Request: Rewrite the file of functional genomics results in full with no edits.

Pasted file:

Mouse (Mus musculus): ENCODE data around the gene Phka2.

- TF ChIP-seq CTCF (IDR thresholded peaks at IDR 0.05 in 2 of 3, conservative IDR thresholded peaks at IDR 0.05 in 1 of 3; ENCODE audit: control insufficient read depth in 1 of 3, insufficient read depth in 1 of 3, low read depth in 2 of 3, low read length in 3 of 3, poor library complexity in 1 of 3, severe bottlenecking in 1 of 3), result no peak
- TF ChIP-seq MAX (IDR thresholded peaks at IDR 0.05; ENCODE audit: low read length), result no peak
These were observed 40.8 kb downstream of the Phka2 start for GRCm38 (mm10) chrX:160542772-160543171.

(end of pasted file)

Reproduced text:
Mouse (Mus musculus): ENCODE data around the gene Phka2.

- TF ChIP-seq CTCF (IDR thresholded peaks at IDR 0.05 in 2 of 3, conservative IDR thresholded peaks at IDR 0.05 in 1 of 3; ENCODE audit: control insufficient read depth in 1 of 3, insufficient read depth in 1 of 3, low read depth in 2 of 3, low read length in 3 of 3, poor library complexity in 1 of 3, severe bottlenecking in 1 of 3), result no peak
- TF ChIP-seq MAX (IDR thresholded peaks at IDR 0.05; ENCODE audit: low read length), result no peak
These were observed 40.8 kb downstream of the Phka2 start for GRCm38 (mm10) chrX:160542772-160543171.